Sunday, 25 May 2008

Producing Neutrinos

Neutrinos are produced only in the Weak interaction. This is because they possess no electric charge (so do not couple to the electromagnetic interaction) and no colour charge (so they don't couple to the strong interaction). They do possess a small amount of mass, so they should be affected by gravity, but we tend to ignore gravity in particle physics because it is much weaker than the other three interactions. There are three mechanisms for neutrino production, described in the Feynman diagrams below for electron-neutrinos (similar diagrams exist for the muon and tau for the W+ and W- versions, and the Z0 version can create all three neutrino flavours, by producing neutrino/anti-neutrino pairs).

Production of a charged electron and an anti-neutrino (to conserve lepton number):


Production of a charged positron (anti-electron) and a neutrino:



Production of neutral neutrino/anti-neutrino pair:



The W+, W- and Z0 are all boson (fields) of the Weak interaction. The Weak interaction has what is called a (V-A) structure, which describes the parity transformation of Weak currents.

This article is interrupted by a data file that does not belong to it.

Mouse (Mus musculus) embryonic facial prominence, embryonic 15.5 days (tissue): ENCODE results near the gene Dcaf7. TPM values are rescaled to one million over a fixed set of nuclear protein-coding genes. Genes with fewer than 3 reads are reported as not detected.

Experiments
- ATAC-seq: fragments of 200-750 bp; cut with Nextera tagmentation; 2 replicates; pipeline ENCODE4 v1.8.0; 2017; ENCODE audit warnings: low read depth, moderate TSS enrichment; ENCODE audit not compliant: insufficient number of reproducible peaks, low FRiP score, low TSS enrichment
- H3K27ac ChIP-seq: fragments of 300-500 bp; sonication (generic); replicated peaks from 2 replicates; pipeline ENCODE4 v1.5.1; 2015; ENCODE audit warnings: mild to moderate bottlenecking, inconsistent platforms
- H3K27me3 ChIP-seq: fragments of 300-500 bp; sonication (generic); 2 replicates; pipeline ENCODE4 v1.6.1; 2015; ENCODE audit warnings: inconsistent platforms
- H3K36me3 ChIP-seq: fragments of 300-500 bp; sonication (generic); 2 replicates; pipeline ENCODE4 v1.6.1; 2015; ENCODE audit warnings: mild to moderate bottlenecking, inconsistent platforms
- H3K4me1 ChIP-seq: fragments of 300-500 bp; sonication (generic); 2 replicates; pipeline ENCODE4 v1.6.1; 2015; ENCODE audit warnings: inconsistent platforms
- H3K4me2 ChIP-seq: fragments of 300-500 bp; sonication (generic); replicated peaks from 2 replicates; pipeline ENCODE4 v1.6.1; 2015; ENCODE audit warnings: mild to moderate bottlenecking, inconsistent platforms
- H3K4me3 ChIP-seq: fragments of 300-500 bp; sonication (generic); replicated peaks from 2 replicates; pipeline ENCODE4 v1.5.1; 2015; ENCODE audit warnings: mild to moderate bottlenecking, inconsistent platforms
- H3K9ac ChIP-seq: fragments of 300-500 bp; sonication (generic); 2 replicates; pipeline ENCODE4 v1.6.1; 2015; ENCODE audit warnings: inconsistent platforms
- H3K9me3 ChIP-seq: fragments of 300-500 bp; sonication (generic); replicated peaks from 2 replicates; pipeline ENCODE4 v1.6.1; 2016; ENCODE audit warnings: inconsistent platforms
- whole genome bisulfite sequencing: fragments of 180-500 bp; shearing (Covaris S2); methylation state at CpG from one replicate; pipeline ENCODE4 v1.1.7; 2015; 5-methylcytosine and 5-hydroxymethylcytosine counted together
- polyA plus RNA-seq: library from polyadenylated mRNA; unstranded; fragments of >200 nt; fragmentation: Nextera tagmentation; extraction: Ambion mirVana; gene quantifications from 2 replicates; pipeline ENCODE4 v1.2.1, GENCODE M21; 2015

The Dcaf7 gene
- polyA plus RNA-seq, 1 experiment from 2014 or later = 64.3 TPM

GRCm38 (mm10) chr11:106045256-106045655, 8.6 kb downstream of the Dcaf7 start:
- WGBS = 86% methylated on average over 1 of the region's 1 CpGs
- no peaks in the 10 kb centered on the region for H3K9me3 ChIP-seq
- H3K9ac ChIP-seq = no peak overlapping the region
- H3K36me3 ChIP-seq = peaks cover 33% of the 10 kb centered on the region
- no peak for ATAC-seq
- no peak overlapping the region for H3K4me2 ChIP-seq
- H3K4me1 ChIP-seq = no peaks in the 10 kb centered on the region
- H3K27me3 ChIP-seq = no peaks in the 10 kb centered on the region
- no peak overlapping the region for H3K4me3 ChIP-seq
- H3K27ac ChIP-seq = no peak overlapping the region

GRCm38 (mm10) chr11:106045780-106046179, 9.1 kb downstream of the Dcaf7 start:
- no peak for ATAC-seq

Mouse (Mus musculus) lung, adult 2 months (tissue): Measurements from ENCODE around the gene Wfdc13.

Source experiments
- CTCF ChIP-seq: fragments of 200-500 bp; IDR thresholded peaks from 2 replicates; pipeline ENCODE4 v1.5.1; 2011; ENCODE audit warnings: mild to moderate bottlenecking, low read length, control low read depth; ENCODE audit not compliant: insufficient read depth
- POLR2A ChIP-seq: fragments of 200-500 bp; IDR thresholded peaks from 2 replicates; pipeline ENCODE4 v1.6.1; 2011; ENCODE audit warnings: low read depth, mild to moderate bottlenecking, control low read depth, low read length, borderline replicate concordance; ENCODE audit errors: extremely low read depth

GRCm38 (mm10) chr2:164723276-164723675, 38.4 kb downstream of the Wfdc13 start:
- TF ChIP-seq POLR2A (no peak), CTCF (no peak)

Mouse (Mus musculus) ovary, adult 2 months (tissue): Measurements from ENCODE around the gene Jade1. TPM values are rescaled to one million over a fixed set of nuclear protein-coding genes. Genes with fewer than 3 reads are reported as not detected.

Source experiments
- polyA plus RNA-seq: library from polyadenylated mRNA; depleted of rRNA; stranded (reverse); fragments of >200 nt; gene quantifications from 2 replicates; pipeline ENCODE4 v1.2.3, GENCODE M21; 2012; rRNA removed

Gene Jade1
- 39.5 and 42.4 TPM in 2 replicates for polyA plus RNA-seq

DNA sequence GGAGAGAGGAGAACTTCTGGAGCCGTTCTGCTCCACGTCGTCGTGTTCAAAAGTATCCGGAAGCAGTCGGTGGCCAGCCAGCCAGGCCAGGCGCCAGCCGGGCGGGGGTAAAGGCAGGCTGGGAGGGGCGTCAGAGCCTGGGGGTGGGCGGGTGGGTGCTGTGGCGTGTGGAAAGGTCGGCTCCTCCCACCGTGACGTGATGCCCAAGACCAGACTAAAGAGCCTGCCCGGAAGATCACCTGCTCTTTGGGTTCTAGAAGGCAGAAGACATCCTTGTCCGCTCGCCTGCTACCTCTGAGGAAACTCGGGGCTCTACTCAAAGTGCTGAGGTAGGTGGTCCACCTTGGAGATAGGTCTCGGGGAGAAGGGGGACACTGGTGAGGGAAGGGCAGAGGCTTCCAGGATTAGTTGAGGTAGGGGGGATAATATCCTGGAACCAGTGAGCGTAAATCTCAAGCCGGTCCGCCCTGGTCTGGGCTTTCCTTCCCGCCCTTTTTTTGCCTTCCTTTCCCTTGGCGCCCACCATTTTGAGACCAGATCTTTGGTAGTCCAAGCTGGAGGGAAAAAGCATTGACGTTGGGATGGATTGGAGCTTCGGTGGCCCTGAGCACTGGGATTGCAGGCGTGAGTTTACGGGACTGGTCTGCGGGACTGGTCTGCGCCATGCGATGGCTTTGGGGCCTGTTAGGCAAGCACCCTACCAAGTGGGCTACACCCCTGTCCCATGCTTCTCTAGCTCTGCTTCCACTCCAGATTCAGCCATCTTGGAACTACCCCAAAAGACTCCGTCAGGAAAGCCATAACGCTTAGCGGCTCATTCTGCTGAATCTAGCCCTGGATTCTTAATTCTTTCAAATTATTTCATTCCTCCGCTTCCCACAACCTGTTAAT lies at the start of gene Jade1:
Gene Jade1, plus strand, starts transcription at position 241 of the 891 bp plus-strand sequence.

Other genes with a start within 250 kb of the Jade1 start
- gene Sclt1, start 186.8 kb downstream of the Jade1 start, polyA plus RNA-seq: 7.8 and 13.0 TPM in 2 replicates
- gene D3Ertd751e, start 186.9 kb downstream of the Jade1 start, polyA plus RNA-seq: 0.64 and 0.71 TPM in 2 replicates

The parity operation
\hat{P}
inverts space, so that (x, y, z) --> (-x, -y, -z). Vectors pick up a minus sign under parity, e.g. momentum p (and velocity, v):

\begin{align*}
\mathbf{p}=m\mathbf{v} \\
\mathbf{v}=\mathbf{\dot{r}}\\
\Rightarrow \hat{P}\mathbf{v} = -\mathbf{\dot{r}} = -\mathbf{v}\\
\Rightarrow \hat{P}\mathbf{p} = -m\mathbf{v} = -\mathbf{p}
\end{align*}

The V in (V-A) represents some component of the current which acts like a vector under parity. As for the A, this represents an axial vector (or pseudovector). An axial vector is one which retains its sign under parity, an example is the spin of a particle:

\begin{align*}
\mathbf{\sigma} = \mathbf{r}\times\mathbf{p} \\
\hat{P}\mathbf{\sigma} = -\mathbf{r}\times-\mathbf{p}\\
= \mathbf{r}\times\mathbf{p}\\
= \mathbf{\sigma}
\end{align*}